Meme abuse

What’s a meme? Well, those of us who have spent too many years on the Internet (from its inception in 1969, actually, when it was called the ARPAnet) and those of us who have read The Selfish Gene, by Richard Dawkins, know what a meme is. Although the Wikipedia article on memes is far too long and leaves a lot to be desired, it definitely includes the correct definition:

A meme…comprises any idea or behavior that can pass from one person to another by learning or imitation. Examples include thoughts, ideas, theories, gestures, practices, fashions, habits, songs, and dances. Memes propagate themselves and can move through the cultural sociosphere in a manner similar to the contagious behavior of a virus.

That’s clear enough, so why is the word used incorrectly these days by so many people, some of whom should definitely know better but most of whom have never learned what a meme really is? Many writers seem to think that a meme is an informal quiz or questionnaire that is passed around by email or by the Web, often of the “you are a _____” variety. Now you can see both the similarities and the differences here: Do they propagate themselves, or do users intentionally transmit them? Are they cultural ideas and behaviors, or are they questionnaires? The word is definitely losing most of its import these days!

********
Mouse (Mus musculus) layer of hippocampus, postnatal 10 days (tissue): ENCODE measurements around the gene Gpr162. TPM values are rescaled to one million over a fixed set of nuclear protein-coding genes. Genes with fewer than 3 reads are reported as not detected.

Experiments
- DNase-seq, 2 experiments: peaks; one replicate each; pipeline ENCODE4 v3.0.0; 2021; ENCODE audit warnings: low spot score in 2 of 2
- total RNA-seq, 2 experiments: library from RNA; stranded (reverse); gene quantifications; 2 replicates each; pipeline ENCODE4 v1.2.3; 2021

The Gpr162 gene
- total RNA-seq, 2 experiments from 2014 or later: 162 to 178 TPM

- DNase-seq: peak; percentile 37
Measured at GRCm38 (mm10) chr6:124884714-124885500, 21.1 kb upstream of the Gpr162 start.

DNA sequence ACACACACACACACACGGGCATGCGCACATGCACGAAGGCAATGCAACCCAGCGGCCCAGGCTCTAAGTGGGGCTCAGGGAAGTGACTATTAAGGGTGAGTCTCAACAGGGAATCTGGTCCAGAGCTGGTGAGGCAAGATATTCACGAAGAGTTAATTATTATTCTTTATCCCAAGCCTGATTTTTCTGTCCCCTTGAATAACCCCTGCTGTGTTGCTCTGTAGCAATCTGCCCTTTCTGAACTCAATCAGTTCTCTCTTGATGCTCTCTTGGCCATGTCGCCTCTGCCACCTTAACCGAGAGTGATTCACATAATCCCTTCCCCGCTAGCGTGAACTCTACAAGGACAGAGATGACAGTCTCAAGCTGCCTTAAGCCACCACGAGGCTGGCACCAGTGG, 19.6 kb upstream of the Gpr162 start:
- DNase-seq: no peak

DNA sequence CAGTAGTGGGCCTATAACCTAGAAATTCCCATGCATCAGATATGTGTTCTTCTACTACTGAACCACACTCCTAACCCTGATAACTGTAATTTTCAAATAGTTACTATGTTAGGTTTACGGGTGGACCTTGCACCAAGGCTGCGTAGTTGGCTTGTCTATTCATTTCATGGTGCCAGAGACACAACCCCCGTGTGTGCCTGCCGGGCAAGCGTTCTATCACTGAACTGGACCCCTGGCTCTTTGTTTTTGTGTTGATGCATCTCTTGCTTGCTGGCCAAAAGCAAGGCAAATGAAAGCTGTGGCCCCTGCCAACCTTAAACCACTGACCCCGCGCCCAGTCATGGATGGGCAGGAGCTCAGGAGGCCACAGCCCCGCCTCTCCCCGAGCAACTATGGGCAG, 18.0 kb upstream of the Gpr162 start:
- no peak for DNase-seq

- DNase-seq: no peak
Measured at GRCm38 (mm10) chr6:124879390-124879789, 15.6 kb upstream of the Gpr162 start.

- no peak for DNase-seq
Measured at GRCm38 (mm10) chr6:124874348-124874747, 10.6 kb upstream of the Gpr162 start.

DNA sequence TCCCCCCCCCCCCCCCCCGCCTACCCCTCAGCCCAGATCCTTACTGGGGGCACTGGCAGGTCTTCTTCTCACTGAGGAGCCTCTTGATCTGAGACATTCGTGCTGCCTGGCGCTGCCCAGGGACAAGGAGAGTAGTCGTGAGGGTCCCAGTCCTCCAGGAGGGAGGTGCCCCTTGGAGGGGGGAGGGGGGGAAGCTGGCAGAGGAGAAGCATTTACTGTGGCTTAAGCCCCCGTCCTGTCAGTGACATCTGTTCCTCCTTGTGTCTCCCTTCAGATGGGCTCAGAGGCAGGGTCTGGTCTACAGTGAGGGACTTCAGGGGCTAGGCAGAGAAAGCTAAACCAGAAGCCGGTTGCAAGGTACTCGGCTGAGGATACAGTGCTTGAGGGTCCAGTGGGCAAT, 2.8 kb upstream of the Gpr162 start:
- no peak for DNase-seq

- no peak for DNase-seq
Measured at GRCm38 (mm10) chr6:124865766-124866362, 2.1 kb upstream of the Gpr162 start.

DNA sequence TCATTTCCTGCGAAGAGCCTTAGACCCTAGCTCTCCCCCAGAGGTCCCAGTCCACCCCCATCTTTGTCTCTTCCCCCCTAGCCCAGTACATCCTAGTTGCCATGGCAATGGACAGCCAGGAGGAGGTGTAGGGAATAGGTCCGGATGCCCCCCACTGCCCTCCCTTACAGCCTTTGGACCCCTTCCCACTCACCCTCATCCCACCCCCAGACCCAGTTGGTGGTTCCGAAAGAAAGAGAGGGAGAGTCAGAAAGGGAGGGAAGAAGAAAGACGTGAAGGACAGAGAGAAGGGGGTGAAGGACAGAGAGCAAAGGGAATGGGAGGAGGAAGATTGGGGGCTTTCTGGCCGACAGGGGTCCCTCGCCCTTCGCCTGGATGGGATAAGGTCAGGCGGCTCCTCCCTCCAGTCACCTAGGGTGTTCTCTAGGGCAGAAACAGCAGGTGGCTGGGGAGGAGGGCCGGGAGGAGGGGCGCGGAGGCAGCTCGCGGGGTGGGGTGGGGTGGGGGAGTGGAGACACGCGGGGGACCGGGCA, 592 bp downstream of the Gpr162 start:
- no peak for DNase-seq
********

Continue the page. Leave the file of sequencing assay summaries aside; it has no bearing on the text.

As a teacher, I suppose I’d better cite some sources for this claim. I’m sure that some of my colleagues would be aghast that I cited Wikipedia as my source for the correct use of a word, but so be it. As for the current incorrect use, I am reluctant to cite either email messages or websites of friends — for obvious reasons — but I can probably find similar use by strangers without much effort. Let’s see… most of the initial hits from a Google search actually lead to the correct usage (much to my surprise), but I’m sure I can also find the usage I object to… OK, here are a few:

That’s enough. You get the idea. What’s up here?

Categories: Linguistics, Technology